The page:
WASHINGTON — Republican senators criticized the Bush administration Wednesday over its policies in Iraq, Iran and the Palestinian territories, as Secretary of State Condoleezza Rice’s first testimony on Capitol Hill in months exposed her to a tough grilling from some members of her own party.
“I don’t see, Madame Secretary, how things are getting better. I think things are getting worse. I think they’re getting worse in Iraq. I think they’re getting worse in Iran,” Sen. Chuck Hagel, R-Neb., told Rice as she appeared before the Senate Foreign Relations Committee.
Rice also had a tense exchange with moderate Republican Sen. Lincoln Chafee, R-R.I., over the pace of progress toward Israeli-Palestinian peace and the implications of the Hamas victory in Palestinian legislative elections last month.
“We will continue to insist that the leaders of Hamas must recognize Israel, disarm, reject terrorism and work for lasting peace,” Rice said.
Though the moderate Chafee and Hagel, a frequent GOP maverick, are less conservative than many of their Republican colleagues, their criticism underscored a widespread frustration in Congress with the difficult problems the United States is facing across the Middle East.
Iran strategy includes media
Rice tried to take the offensive by announcing an administration request for $75 million this year to build democracy in Iran, saying the U.S. must support Iranians who are seeking freedoms under what she called a radical regime.
The U.S. and its European allies are confronting Iran over its nuclear program. But Tehran has remained defiant and said this week that it is resuming small-scale uranium enrichment, which many countries fear could be an early step toward production of fuel for a nuclear bomb.
“They have now crossed a point where they are in open defiance of the international community,” Rice said.
She declined to detail what punishment the United States is pursuing, although she did acknowledge that the United States has analyzed the impact of oil sanctions on Iran as part of a broad review of all available tools and has a “menu of options” available.
“You will see us trying to walk a fine line in actions we take,” Rice said.
The money Rice wants for Iran, to be included in an emergency 2006 budget request the White House is expected to send to Congress as early as this week, would be used for radio and satellite television broadcasting and for programs to help Iranians study abroad.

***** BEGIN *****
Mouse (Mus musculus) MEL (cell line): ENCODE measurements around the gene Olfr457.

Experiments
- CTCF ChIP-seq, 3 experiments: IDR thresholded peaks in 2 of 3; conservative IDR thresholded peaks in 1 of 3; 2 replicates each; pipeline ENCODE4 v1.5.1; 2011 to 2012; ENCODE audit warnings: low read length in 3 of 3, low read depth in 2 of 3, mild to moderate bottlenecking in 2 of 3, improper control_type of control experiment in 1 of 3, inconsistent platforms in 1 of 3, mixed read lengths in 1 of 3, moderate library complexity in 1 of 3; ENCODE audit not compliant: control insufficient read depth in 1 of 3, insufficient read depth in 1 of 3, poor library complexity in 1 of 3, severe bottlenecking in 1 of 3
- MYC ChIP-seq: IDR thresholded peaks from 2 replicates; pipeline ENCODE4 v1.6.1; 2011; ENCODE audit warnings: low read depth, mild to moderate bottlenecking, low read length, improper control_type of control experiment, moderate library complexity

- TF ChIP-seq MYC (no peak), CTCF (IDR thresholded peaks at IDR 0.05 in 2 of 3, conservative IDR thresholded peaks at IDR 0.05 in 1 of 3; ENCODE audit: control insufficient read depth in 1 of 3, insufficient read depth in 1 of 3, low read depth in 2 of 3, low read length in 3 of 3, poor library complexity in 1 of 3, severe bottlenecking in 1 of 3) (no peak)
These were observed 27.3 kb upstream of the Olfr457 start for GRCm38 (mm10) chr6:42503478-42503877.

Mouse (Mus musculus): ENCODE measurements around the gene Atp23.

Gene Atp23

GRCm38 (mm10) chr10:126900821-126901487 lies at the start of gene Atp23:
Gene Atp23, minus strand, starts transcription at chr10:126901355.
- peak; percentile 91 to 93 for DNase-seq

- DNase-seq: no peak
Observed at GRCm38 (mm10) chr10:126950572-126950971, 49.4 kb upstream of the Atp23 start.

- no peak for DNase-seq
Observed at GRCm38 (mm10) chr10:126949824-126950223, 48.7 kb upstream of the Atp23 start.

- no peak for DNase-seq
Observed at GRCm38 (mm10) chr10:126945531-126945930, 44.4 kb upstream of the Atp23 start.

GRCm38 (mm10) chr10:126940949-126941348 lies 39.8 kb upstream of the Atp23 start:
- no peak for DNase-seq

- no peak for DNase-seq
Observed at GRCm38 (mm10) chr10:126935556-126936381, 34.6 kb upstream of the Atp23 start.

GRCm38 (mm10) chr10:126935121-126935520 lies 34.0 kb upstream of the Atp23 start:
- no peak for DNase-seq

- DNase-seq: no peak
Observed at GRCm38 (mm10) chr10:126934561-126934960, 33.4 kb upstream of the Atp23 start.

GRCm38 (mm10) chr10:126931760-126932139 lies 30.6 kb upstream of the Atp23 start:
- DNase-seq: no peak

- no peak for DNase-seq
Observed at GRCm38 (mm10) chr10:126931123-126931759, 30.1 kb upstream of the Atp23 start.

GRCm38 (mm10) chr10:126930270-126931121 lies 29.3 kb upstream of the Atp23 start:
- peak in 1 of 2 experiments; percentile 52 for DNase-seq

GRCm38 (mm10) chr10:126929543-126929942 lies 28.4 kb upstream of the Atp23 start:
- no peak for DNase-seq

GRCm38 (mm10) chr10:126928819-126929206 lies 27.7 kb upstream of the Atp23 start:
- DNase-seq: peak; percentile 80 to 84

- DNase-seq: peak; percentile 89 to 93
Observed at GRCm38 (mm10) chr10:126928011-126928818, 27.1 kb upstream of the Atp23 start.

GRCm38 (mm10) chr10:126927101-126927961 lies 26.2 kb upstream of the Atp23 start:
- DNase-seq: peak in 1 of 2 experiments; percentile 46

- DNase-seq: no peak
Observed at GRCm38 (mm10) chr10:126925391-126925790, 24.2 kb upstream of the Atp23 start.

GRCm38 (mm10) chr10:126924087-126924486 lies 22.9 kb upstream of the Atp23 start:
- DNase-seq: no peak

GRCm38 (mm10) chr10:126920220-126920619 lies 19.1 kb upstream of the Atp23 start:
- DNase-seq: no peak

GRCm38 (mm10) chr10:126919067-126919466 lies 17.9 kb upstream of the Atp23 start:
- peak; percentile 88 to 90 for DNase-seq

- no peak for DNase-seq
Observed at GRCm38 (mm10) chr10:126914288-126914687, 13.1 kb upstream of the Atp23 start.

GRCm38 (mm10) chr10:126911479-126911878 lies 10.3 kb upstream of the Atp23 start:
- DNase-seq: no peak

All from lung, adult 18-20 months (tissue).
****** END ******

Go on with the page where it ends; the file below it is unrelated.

“The United States wishes to reach out to the Iranian people and support their desire to realize their own freedom and to secure their own democratic and human rights. The Iranian people should know that the United States fully supports their aspirations for a freer, better future,” Rice said.
Democrats aggressive as well
At one point, Rice and Sen. Barbara Boxer, D-Calif., interrupted one another as they argued about U.S. policy in the Middle East, where the Democrat accused the Bush administration of having a “tin ear” to Arab views.
Boxer, who was one of Rice’s most persistent critics during a contentious confirmation process last year, also recalled Rice’s warning before the 2003 Iraq invasion that the world could not afford to let the “smoking gun” of Iraq’s supposed weapons of mass destruction become a “mushroom cloud.”
“That was a farce and the truth is coming out,” Boxer said.
Rice plans a trip to the Middle East next week, including stops in Egypt, Saudi Arabia and the United Arab Emirates, where the issue was sure to arise.
Sen. John Kerry, D-Mass., challenged Rice over whether she was involved in leaking classified information. “I have always acted lawfully,” Rice said.
And, Sen. Joseph Biden of Delaware, top Democrat on the panel, said “I’m not hopeful” of a unity government in Iraq.
“The policy seems not to be succeeding,” he said.
Spying program cited
Sen. Christopher Dodd, D-Conn., pressed Rice on an issue related to her previous job as Bush’s national security adviser: the president’s controversial spying program.
Rice said she supported the program because the president had the authority and the program was necessary to prevent terrorism. “I frankly felt that we were blind and deaf at the time of September 11th and that our highest obligation was not to be blind and deaf again,” she said.
The leading Shiite bloc in Iraq’s fledgling democracy has chosen Prime Minister Ibrahim al-Jaafari to serve another term and lead the country’s new government. The U.S. wants al-Jaafari to form a national unity government with Shiites, Sunni Arabs and Kurds, hoping that will rein in the violence that has raged since Saddam Hussein’s fall in 2003, but sectarian differences remain.
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